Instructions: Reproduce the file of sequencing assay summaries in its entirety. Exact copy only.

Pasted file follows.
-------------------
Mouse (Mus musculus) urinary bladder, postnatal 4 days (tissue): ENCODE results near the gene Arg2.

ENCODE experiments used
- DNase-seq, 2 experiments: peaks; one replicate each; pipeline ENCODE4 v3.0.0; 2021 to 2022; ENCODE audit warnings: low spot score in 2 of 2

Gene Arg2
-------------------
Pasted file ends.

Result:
Mouse (Mus musculus) urinary bladder, postnatal 4 days (tissue): ENCODE results near the gene Arg2.

ENCODE experiments used
- DNase-seq, 2 experiments: peaks; one replicate each; pipeline ENCODE4 v3.0.0; 2021 to 2022; ENCODE audit warnings: low spot score in 2 of 2

Gene Arg2